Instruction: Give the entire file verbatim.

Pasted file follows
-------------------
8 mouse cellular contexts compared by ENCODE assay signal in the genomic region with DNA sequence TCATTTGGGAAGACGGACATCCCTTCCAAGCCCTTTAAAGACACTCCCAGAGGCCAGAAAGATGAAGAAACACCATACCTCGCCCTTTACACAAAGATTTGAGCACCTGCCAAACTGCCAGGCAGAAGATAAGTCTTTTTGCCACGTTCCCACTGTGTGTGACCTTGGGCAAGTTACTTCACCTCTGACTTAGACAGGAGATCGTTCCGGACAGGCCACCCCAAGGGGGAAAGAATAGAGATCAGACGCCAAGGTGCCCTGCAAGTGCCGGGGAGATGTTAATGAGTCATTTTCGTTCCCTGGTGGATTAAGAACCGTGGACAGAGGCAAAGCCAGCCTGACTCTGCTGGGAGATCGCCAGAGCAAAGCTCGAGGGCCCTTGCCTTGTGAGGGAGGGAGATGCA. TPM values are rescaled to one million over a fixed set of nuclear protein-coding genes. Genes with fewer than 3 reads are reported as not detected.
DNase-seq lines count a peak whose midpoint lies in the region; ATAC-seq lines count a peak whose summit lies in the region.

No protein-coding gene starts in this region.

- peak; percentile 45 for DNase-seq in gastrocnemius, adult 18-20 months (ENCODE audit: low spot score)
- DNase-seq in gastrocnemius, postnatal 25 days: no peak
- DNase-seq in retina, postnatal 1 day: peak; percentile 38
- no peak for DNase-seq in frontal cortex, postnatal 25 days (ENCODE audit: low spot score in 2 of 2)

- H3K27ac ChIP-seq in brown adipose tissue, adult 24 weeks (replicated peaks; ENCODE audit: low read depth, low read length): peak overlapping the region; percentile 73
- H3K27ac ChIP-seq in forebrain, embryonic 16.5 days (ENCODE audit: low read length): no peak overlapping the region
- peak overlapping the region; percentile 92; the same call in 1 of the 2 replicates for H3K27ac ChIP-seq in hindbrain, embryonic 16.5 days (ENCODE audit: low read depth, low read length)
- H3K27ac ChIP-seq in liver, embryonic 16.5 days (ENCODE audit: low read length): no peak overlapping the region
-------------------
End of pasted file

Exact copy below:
8 mouse cellular contexts compared by ENCODE assay signal in the genomic region with DNA sequence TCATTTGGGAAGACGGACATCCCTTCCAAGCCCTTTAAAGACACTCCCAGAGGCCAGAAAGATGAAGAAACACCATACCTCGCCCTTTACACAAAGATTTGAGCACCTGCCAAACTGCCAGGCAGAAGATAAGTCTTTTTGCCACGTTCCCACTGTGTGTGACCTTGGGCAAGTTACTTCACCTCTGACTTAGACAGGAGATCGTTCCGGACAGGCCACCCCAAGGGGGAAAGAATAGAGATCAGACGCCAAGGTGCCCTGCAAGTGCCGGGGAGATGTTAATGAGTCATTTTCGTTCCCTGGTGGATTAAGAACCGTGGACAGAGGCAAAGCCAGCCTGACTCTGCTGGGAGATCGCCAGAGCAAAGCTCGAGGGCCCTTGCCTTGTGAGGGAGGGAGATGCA. TPM values are rescaled to one million over a fixed set of nuclear protein-coding genes. Genes with fewer than 3 reads are reported as not detected.
DNase-seq lines count a peak whose midpoint lies in the region; ATAC-seq lines count a peak whose summit lies in the region.

No protein-coding gene starts in this region.

- peak; percentile 45 for DNase-seq in gastrocnemius, adult 18-20 months (ENCODE audit: low spot score)
- DNase-seq in gastrocnemius, postnatal 25 days: no peak
- DNase-seq in retina, postnatal 1 day: peak; percentile 38
- no peak for DNase-seq in frontal cortex, postnatal 25 days (ENCODE audit: low spot score in 2 of 2)

- H3K27ac ChIP-seq in brown adipose tissue, adult 24 weeks (replicated peaks; ENCODE audit: low read depth, low read length): peak overlapping the region; percentile 73
- H3K27ac ChIP-seq in forebrain, embryonic 16.5 days (ENCODE audit: low read length): no peak overlapping the region
- peak overlapping the region; percentile 92; the same call in 1 of the 2 replicates for H3K27ac ChIP-seq in hindbrain, embryonic 16.5 days (ENCODE audit: low read depth, low read length)
- H3K27ac ChIP-seq in liver, embryonic 16.5 days (ENCODE audit: low read length): no peak overlapping the region